I had an interesting question posed to me recently; Is there a wine that pairs well with game?

Naturally, I said, “Of course!”

For all of you hunters out there who spend time tracking, hunting, field dressing and ultimately cooking your game to perfection — the good news is, you can sit back and enjoy your feast with a perfectly paired wine. The role of wine is to enhance the food. Having grown up in a family of hunters, I experienced deer, duck, rabbit, squirrel, turkey and a whole host of different types of game. And I did not like it. At all. However, as I’ve grown older, my taste buds have changed, evolved, matured, and my outlook has significantly changed with the inclusion of wine.

Wines have inherent tasting profiles, usually described by fruit, earth and wood (FEW). These profiles help to determine food and wine pairings.

Fruit — This is fairly straight forward. Red wines generally have red, black, or blue fruits. For example: cherry, cranberry, raspberry, black currant, blackberry, blueberry. Whites are more apt to have flavor profiles which include apple, lime, pear, pineapple, peach, melon, lemon and nectarine, to name a few.

Earth — Organic and inorganic aromas and tastes are included in this category. Herbs, minerals, coffee, chocolate, tobacco, leather are just some of the descriptors.

Wood — A wine may or may not have wood on the nose or the taste. This depends whether it was aged in oak barrels and for how long. Some wines are aged in stainless steel or concrete eggs, so there is no evidence of oak or wood at all.

When pairing food with game, or anything really, the FEW rule helps to determine what wine works best. Which brings us to wines that have flavor profiles best suited for game, which might include; smoke, leather, blood, meat, minerals, jam, tar, tobacco, bacon, as well as blackberry, cherries, cedar, plums, herbs and vanilla. Although it may sound weird to experience a wine with some of these flavor profiles, generally they are very subtle and make them quite enjoyable.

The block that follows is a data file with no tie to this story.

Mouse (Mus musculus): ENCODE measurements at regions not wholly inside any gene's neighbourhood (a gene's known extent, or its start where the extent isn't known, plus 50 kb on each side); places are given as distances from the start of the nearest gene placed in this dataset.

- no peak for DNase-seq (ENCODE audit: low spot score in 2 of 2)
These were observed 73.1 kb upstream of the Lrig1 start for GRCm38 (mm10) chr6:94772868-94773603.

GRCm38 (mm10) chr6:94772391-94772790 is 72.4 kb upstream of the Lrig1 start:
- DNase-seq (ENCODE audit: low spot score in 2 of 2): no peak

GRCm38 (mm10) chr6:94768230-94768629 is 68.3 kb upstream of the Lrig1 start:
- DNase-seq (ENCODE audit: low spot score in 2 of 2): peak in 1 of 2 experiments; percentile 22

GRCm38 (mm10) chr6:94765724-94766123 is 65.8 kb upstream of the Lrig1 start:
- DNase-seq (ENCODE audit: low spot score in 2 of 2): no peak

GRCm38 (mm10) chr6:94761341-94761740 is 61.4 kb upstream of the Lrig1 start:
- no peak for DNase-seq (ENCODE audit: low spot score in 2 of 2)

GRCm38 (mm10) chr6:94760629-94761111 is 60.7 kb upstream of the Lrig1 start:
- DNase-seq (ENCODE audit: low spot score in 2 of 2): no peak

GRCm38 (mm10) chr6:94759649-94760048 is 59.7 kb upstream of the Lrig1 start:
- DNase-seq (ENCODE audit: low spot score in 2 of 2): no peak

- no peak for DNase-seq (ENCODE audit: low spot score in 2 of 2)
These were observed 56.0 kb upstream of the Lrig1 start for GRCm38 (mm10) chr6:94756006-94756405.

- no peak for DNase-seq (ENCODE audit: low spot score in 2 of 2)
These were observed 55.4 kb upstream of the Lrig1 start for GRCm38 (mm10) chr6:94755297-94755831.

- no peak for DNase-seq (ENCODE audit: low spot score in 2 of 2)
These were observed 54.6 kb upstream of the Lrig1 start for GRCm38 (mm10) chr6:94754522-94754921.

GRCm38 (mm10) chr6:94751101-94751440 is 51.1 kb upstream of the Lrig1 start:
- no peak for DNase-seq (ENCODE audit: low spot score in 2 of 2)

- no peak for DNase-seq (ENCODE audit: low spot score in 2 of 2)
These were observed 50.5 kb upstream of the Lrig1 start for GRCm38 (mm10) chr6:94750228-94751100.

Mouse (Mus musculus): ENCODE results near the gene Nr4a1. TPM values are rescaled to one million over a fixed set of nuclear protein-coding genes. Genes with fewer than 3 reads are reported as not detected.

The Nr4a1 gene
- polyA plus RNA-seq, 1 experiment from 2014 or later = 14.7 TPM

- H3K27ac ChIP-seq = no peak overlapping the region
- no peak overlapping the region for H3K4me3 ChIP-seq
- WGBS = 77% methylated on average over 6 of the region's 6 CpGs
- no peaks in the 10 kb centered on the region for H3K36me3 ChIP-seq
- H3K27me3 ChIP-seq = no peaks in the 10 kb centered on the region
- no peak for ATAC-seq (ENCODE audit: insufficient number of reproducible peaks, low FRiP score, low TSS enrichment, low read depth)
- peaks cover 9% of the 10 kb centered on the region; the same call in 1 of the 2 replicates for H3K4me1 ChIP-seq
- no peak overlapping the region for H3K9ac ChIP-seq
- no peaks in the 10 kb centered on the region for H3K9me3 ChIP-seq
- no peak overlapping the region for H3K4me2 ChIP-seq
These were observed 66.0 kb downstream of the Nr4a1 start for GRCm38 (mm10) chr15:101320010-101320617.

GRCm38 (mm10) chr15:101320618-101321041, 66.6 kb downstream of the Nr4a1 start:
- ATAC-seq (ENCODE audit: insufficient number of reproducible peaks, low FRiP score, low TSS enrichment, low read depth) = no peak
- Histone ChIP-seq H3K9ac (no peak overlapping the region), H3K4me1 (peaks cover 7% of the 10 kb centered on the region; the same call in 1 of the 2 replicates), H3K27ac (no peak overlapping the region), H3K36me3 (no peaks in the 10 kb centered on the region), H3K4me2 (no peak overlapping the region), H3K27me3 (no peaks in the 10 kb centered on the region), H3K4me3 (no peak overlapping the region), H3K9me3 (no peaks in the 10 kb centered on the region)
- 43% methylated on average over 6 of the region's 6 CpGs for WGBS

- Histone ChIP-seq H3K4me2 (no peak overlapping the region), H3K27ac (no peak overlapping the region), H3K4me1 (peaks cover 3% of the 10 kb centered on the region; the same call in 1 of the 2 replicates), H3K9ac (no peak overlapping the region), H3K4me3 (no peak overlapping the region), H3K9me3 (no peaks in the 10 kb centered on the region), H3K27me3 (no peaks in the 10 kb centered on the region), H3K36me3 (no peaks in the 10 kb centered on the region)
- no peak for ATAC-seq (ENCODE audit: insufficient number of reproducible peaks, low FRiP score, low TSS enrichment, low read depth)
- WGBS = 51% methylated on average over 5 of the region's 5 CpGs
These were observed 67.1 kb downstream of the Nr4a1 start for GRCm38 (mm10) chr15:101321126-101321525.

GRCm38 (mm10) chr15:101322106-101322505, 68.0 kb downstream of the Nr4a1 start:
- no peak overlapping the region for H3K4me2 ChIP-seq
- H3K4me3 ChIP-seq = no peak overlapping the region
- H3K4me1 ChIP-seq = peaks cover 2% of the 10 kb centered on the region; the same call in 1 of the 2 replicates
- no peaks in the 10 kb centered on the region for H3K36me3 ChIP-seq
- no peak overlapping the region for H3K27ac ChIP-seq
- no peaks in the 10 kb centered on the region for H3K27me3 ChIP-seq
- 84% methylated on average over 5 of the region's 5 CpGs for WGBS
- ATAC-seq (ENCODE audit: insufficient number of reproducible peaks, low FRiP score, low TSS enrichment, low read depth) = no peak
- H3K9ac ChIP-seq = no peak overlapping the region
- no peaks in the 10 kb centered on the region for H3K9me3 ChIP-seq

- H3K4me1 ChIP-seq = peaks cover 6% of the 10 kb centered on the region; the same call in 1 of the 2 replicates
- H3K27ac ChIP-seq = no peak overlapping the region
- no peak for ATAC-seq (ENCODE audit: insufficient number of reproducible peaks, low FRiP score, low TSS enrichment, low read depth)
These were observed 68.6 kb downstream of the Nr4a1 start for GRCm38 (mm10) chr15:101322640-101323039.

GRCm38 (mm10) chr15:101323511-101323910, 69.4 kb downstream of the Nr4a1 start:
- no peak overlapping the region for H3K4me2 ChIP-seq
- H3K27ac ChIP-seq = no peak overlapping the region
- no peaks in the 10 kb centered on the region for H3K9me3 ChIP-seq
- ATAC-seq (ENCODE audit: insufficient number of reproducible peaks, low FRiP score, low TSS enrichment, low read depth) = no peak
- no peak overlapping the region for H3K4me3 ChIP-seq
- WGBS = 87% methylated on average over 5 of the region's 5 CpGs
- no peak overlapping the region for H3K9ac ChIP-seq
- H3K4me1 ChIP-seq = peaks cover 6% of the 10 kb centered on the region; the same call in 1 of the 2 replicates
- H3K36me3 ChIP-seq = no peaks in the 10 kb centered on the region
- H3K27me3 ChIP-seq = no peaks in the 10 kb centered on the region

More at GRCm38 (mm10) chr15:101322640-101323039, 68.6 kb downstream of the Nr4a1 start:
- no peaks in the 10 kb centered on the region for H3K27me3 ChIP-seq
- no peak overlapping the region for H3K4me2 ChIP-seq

As deer season has just drawn to a close, you have bagged your limit, and the meat is patiently or perhaps impatiently waiting for you to work your magic. Deer chili and deer jerky are wonderful ways to enjoy venison. Dredging a cut in flour and frying it is also delicious. According to my cousin, LB, the “head” hunter of the family, the best way to prepare venison is as follows:

Take the back strap, soak in milk to mellow the pronounced gameyness, wrap it in bacon, cut slits in it and stuff with garlic cloves, spice as you like, (suggestions include soy sauce, pepper, cumin, salt, rosemary — any or all of these), cover with apricot jam, then bake, broil or grill to your preferred level of doneness. Delectable!

Once it is ready, or while it is cooking, open a bottle of Syrah. Complimentary to the venison with flavors of smoke, herbs, spice and meat, it is slightly more acidic than a Cabernet, which helps to bring balance. Syrah, also know as Shiraz in Australia, is one of the best pairings for game, smoked, roasted and barbecued meats.

Another equally appropriate suggestion is Grenache. It is produced in the U.S., France, Australia and Spain, where it is known as Garnacha. It is similar to Syrah, yet distinct. Grenache is an excellent pairing for duck, one of my family’s favorite treats around this time of year. Duck doesn’t take much in the way of preparation. If you aren’t a duck hunter or were off your mark, duck can readily found in the supermarket near the turkey and chicken, and many prefer the taste of the domestic over the wild bird.

Smoked or roast duck. 

Clean the bird, rinse well and pat completely dry.

For smoked: Once clean and dry, truss the bird, wrap in bacon. Place breast side up and smoke until internal temperature reaches between 160-165 degrees.

For roasted: Once clean and dry, pierce the skin all over, salt all over including inside the cavity. Truss and place breast down on a roasting rack with roasting pan underneath. Place in a 250 degree pre-heated oven. Cook for 3 hours, piercing skin again about once an hour. Remove and turn the temperature up to 350 degrees. Place breast side up in another pan, reserving the drippings for gravy. Cook at 350 degrees for another 45 minutes. Remove from oven and allow it to rest for about 10 minutes.

Grenache/Garnacha is luscious, velvety, rich but also bold and powerful. Beef, duck, lamb, game and sausages — such strong foods are enhanced with a such a wine. Grenache is often blended with Syrah along with Mouvedre for a luscious (blended) wine, known as GSM. Notable examples would be Cotes du Rhone or Chateauneuf Du Pape.

During these winter months, while feasting on rich game and soul-warming heavier dishes, experiment with a Grenache, Syrah or a GSM blend. These wines have balance and finesse along with enough power to stand up to what’s on your table.

— In the year ahead, may we treat our friends with kindness and our enemies with generosity. Cheers! 

 

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